James Ransome's illustrations vary in quality and the degree to which they add to the stories. Most are done in oils and some of these seem too dark or simplistic, but his watercolor vignettes which open the chapters are delightful. Perhaps a more careful design would also help readers make the numerous transitions between time periods.

The stories in Let My People Go are "not for one people, at one time, in one place. They are for all of us, for all times." Copyright 1999 BookPage Reviews

Horn Book Guide Reviews

In 1865, an abolitionist looks back at events in her childhood that inspired her father to tell her Bible stories. Though somewhat elaborate, the framework is skillfully set up, and the stories of African-American slavery in the early 1800s and retellings of Old Testament stories are relevantly paired and well told. Both South Carolina and biblical lands are captured in somber, often dramatic paintings. Author and illustrator notes open the book, and historical notes are appended. Bib. Copyright 1999 Horn Book Guide Reviews

Library Media Connection

Ransome's luminous cover provides the premise for this collection of familiar Bible stories retold. In the background the clouds encompass the image of an all-knowing God while a former slave, Price Jefferies, holds the shoulders of his daughter, Charlotte. Charlotte's mother and father are both storytellers and, in the context of recounting family history, they compare their lives with stories from the Bible. Each story is illustrated with full-page paintings showing Charlotte arid her parents as well as the biblical scene. Illustrations of the Jefferies family are in browns and whites while the biblical paintings reflect back to the color-filled, elaborate depictions common in many illustrated Bibles. These twelve Old Testament tales and stories told through the voice and perspective of a free-black living in South Carolina in the early nineteenth-century impart much history of the days of slavery and the similarities of that time with the plight of the Jews in biblical times. A compelling book to read and enjoy. Highly Recommended. Sharron McElmeel, Writer and Consultant, Cedar Rapids, Iowa © 1999 Linworth Publishing, Inc.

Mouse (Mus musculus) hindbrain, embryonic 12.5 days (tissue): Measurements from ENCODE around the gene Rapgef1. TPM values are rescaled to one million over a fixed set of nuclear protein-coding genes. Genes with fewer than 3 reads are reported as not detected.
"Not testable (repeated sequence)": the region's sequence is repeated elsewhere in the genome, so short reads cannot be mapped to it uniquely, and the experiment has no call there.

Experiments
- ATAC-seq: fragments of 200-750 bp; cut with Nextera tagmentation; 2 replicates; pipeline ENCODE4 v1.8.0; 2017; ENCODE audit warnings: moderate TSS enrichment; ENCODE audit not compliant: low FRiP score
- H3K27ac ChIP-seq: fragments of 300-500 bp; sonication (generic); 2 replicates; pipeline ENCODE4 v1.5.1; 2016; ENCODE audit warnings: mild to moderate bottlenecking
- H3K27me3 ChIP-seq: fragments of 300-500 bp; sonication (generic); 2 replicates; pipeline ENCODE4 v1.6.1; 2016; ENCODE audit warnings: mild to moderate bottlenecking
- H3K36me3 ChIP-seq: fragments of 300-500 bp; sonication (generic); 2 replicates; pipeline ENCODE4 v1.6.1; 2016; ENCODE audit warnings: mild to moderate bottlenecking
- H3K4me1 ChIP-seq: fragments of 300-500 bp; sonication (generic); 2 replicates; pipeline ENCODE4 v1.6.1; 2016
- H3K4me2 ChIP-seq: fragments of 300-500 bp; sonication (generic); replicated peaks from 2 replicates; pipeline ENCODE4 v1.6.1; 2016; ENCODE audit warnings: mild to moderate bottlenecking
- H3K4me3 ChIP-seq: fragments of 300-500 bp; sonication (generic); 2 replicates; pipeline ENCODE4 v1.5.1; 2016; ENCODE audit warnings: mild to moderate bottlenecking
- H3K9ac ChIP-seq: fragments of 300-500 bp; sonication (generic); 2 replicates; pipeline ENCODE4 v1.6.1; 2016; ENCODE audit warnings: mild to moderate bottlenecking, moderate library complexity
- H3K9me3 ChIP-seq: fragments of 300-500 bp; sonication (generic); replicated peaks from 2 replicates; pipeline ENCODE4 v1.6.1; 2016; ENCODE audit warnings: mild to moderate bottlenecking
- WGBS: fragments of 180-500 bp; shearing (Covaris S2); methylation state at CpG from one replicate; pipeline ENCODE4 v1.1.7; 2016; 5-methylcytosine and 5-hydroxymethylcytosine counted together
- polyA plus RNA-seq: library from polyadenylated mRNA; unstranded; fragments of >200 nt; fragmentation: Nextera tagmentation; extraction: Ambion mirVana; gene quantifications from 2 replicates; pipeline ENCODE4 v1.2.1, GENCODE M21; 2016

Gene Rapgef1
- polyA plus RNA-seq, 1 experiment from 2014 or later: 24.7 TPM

Publishers Weekly Reviews